Friday, May 20, 2011

More Compost Ingredients

Some people say making compost is difficult but I think they couldn't be more wrong.  Making compost is easy.  Gather some greens and browns, add some moisture, turn it to mix it up if you think about it and eventually you'll end up with compost.  It's microbial activity and decaying matter and it happens every day in nature.  No, composting isn't the hard part.  Coming up with enough organic materials is the hard part.  What do you do when the leaves aren't falling, there isn't enough grass clippings, and your kitchen scraps aren't cutting it?   What else can you use to fill your bin?  The following list has some common, and not so common brown and green materials.  This list isn't complete by any means, but you might see a thing or two that surprises you.
  • Browns:
Dead leaves, straw, corn stalks (shredded), shredded paper (newspaper or plain paper-not glossy), shredded documents and bills, pet hair, pine needles (may change ph levels, and is slow to decompose so I use them for raised bed material or mulch), saw dust & wood chips (from untreated wood), dried grass clippings, nut shells (avoid walnut shells), peat moss, wood ash, contents of the vacuum bag, lint from the dryer, stale bread & crackers, stale cereal, stale pasta, stale herbs and spices, coffee filters, egg shells, burlap sacks, cotton or wool clothing (cut in small pieces), cardboard (cut or torn in small pieces), wine corks (slow to decompose-better as mulch or for craft projects), nail clippings, those pesky crumbs on your kitchen counter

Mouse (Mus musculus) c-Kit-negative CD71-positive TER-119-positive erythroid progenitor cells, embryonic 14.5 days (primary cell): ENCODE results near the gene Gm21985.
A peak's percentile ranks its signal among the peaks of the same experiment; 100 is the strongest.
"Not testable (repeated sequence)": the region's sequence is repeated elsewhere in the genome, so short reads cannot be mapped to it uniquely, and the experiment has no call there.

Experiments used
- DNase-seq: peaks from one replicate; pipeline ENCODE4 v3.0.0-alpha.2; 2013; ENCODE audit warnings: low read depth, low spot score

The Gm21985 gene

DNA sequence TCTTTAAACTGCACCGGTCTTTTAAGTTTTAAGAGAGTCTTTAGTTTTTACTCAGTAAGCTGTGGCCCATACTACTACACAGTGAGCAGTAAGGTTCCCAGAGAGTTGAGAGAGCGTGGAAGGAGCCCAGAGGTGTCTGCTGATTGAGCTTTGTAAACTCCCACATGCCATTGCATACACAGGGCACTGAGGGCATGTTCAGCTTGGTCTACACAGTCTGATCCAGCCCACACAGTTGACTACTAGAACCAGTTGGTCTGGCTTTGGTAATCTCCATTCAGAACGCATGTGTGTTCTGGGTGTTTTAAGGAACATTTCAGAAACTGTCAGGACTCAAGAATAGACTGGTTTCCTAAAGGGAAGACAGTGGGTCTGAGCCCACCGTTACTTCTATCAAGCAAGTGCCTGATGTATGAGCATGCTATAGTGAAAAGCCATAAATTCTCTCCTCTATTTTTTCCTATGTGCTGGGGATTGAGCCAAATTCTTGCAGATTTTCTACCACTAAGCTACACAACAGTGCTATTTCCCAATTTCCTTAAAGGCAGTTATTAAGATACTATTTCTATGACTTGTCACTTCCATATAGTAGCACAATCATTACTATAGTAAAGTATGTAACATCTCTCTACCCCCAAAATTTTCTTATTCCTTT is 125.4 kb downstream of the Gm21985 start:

• Greens:
Grass, shredded green leaves, deadheaded flowers and flower stems (cut into 1" pieces), kitchen scraps from fruits and vegetables, leftover cooked pasta (without meat, cheese or sauce), coffee grounds and tea leaves (large amounts may change ph level), sea weed (cut into 1" pieces), rotted manure, weeds (but watch for ones that don’t decompose well or that may have gone to seed)

I pour left over beer and wine in the compost bin.  Paul James (the gardening guy) says the yeast in beer is good for the pile and I figure the wine works about the same.  I don't know if there's any truth to this, but it's better than throwing it out. 

Getting enough stuff for your bin can be a challenge but the reward of finished compost makes it worth it.
Be well and happy gardening

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